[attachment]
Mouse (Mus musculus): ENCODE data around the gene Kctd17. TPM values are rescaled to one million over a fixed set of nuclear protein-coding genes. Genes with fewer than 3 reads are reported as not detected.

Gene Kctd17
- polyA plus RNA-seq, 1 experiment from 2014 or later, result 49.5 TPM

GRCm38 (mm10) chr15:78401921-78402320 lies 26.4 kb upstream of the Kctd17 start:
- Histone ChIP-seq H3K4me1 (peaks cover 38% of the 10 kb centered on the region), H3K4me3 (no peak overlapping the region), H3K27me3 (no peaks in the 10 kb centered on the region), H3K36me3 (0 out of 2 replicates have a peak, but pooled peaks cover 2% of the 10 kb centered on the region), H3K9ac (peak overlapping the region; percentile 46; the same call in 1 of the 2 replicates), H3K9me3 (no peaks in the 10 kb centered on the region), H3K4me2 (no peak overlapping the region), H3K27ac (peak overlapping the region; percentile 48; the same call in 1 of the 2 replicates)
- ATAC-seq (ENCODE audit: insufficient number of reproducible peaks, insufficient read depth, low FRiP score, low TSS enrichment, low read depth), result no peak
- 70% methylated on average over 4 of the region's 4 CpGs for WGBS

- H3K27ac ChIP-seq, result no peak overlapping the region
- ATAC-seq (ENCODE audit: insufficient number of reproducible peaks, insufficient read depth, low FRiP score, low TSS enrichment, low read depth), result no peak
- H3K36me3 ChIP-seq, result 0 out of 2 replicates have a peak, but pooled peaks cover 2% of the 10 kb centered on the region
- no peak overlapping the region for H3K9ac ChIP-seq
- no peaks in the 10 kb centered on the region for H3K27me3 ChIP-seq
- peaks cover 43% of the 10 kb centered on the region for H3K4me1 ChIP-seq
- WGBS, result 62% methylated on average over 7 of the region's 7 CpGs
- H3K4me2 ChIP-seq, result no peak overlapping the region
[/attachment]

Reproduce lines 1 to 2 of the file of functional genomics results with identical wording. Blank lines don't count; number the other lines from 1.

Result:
Mouse (Mus musculus): ENCODE data around the gene Kctd17. TPM values are rescaled to one million over a fixed set of nuclear protein-coding genes. Genes with fewer than 3 reads are reported as not detected.

Gene Kctd17